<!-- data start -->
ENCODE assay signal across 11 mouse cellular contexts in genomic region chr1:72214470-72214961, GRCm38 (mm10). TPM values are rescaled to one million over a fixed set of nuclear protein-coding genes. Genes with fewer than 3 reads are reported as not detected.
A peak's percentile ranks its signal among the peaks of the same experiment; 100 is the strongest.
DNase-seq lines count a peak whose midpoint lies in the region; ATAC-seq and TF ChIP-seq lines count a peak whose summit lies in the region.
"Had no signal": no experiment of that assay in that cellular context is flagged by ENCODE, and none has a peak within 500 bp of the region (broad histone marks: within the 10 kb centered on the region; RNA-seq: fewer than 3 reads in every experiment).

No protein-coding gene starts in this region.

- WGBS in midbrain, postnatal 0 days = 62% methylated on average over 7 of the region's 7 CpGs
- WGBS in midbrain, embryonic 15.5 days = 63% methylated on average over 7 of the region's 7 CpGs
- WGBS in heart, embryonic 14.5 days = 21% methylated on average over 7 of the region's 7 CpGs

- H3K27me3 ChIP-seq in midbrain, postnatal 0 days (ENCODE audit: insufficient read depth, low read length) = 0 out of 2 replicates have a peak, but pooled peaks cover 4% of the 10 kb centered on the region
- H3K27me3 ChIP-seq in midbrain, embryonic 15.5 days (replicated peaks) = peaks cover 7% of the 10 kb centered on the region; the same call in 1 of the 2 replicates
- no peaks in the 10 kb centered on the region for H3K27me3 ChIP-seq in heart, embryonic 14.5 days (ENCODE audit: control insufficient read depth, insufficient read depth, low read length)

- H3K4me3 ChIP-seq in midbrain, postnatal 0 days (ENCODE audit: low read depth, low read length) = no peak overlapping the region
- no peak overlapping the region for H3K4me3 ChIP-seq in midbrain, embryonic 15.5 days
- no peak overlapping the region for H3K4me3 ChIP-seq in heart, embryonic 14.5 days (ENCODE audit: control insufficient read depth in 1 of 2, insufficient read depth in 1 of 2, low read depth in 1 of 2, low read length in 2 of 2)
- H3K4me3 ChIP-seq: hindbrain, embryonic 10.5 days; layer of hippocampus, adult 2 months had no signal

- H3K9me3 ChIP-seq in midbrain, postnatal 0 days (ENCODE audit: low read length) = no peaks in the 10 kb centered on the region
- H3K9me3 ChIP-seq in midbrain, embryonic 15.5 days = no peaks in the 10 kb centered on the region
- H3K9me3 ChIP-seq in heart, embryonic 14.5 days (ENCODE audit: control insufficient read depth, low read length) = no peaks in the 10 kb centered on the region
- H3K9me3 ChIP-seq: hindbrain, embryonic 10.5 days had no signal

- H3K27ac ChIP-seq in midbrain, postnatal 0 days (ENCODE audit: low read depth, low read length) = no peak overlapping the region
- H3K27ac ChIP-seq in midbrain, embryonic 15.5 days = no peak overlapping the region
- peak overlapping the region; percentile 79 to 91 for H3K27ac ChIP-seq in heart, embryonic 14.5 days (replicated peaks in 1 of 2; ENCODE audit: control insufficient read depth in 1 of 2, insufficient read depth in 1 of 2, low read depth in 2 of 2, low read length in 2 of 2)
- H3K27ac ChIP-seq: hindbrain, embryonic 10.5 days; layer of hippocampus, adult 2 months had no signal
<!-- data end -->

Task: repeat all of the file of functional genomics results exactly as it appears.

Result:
ENCODE assay signal across 11 mouse cellular contexts in genomic region chr1:72214470-72214961, GRCm38 (mm10). TPM values are rescaled to one million over a fixed set of nuclear protein-coding genes. Genes with fewer than 3 reads are reported as not detected.
A peak's percentile ranks its signal among the peaks of the same experiment; 100 is the strongest.
DNase-seq lines count a peak whose midpoint lies in the region; ATAC-seq and TF ChIP-seq lines count a peak whose summit lies in the region.
"Had no signal": no experiment of that assay in that cellular context is flagged by ENCODE, and none has a peak within 500 bp of the region (broad histone marks: within the 10 kb centered on the region; RNA-seq: fewer than 3 reads in every experiment).

No protein-coding gene starts in this region.

- WGBS in midbrain, postnatal 0 days = 62% methylated on average over 7 of the region's 7 CpGs
- WGBS in midbrain, embryonic 15.5 days = 63% methylated on average over 7 of the region's 7 CpGs
- WGBS in heart, embryonic 14.5 days = 21% methylated on average over 7 of the region's 7 CpGs

- H3K27me3 ChIP-seq in midbrain, postnatal 0 days (ENCODE audit: insufficient read depth, low read length) = 0 out of 2 replicates have a peak, but pooled peaks cover 4% of the 10 kb centered on the region
- H3K27me3 ChIP-seq in midbrain, embryonic 15.5 days (replicated peaks) = peaks cover 7% of the 10 kb centered on the region; the same call in 1 of the 2 replicates
- no peaks in the 10 kb centered on the region for H3K27me3 ChIP-seq in heart, embryonic 14.5 days (ENCODE audit: control insufficient read depth, insufficient read depth, low read length)

- H3K4me3 ChIP-seq in midbrain, postnatal 0 days (ENCODE audit: low read depth, low read length) = no peak overlapping the region
- no peak overlapping the region for H3K4me3 ChIP-seq in midbrain, embryonic 15.5 days
- no peak overlapping the region for H3K4me3 ChIP-seq in heart, embryonic 14.5 days (ENCODE audit: control insufficient read depth in 1 of 2, insufficient read depth in 1 of 2, low read depth in 1 of 2, low read length in 2 of 2)
- H3K4me3 ChIP-seq: hindbrain, embryonic 10.5 days; layer of hippocampus, adult 2 months had no signal

- H3K9me3 ChIP-seq in midbrain, postnatal 0 days (ENCODE audit: low read length) = no peaks in the 10 kb centered on the region
- H3K9me3 ChIP-seq in midbrain, embryonic 15.5 days = no peaks in the 10 kb centered on the region
- H3K9me3 ChIP-seq in heart, embryonic 14.5 days (ENCODE audit: control insufficient read depth, low read length) = no peaks in the 10 kb centered on the region
- H3K9me3 ChIP-seq: hindbrain, embryonic 10.5 days had no signal

- H3K27ac ChIP-seq in midbrain, postnatal 0 days (ENCODE audit: low read depth, low read length) = no peak overlapping the region
- H3K27ac ChIP-seq in midbrain, embryonic 15.5 days = no peak overlapping the region
- peak overlapping the region; percentile 79 to 91 for H3K27ac ChIP-seq in heart, embryonic 14.5 days (replicated peaks in 1 of 2; ENCODE audit: control insufficient read depth in 1 of 2, insufficient read depth in 1 of 2, low read depth in 2 of 2, low read length in 2 of 2)
- H3K27ac ChIP-seq: hindbrain, embryonic 10.5 days; layer of hippocampus, adult 2 months had no signal